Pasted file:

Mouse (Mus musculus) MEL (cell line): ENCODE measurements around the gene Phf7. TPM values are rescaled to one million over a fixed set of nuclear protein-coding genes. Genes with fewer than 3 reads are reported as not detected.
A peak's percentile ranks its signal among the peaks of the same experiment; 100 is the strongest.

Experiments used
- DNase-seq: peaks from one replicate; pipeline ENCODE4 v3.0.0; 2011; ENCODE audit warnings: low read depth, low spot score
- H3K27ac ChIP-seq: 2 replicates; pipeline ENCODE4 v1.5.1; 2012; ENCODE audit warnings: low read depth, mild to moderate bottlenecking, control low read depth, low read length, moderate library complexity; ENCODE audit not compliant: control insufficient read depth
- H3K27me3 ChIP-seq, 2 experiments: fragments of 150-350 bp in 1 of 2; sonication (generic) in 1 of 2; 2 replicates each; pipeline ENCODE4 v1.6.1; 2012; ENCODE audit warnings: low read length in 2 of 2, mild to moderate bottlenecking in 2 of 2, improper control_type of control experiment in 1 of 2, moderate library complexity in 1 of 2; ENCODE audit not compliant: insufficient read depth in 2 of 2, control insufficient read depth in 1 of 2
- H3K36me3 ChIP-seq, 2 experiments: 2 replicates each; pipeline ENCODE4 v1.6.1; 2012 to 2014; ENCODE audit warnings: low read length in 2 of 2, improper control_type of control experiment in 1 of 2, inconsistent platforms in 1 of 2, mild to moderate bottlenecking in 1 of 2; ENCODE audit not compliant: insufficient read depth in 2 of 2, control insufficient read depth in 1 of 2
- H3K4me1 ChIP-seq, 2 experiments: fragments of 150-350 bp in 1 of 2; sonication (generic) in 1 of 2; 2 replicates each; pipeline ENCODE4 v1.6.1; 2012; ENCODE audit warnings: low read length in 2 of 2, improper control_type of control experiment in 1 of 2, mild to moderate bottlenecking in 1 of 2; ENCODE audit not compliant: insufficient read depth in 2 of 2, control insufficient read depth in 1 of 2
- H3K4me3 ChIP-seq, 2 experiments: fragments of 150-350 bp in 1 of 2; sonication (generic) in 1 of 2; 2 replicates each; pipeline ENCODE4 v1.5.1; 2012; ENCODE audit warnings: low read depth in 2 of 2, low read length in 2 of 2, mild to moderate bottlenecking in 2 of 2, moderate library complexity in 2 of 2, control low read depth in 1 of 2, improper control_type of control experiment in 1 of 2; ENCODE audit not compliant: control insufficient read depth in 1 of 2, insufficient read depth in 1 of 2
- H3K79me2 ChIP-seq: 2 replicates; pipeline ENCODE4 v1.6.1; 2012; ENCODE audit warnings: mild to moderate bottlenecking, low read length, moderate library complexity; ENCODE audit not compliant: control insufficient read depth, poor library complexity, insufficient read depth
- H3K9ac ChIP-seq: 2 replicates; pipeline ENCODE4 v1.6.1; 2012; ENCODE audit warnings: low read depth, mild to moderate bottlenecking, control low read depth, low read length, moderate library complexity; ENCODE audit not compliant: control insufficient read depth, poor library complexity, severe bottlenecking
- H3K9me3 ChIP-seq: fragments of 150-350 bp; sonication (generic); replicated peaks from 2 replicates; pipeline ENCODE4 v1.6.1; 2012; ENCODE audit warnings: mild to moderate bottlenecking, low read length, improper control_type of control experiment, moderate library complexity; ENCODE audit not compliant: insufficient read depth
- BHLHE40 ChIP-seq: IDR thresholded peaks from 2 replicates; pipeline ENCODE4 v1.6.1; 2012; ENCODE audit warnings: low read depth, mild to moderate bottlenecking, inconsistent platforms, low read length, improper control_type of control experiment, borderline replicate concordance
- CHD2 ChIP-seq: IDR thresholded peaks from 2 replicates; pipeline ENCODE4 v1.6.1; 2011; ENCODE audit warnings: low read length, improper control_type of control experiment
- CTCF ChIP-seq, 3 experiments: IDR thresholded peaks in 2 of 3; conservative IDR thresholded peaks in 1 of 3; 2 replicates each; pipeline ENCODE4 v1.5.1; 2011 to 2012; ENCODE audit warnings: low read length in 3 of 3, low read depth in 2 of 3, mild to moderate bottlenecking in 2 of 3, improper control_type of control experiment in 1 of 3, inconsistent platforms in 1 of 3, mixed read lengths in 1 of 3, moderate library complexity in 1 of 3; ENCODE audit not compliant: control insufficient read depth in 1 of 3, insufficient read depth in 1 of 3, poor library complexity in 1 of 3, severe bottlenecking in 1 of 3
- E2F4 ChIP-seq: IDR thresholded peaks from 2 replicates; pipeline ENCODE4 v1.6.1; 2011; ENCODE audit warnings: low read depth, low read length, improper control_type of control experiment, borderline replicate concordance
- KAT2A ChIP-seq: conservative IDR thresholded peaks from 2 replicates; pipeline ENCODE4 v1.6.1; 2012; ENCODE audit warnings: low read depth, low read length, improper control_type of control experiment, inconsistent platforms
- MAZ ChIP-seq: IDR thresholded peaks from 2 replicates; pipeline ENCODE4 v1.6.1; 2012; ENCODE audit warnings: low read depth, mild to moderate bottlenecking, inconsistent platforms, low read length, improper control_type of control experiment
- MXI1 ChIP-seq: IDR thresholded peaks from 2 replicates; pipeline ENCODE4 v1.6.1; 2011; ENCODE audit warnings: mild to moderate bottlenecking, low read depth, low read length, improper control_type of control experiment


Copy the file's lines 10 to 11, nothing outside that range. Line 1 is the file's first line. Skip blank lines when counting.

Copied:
- H3K79me2 ChIP-seq: 2 replicates; pipeline ENCODE4 v1.6.1; 2012; ENCODE audit warnings: mild to moderate bottlenecking, low read length, moderate library complexity; ENCODE audit not compliant: control insufficient read depth, poor library complexity, insufficient read depth
- H3K9ac ChIP-seq: 2 replicates; pipeline ENCODE4 v1.6.1; 2012; ENCODE audit warnings: low read depth, mild to moderate bottlenecking, control low read depth, low read length, moderate library complexity; ENCODE audit not compliant: control insufficient read depth, poor library complexity, severe bottlenecking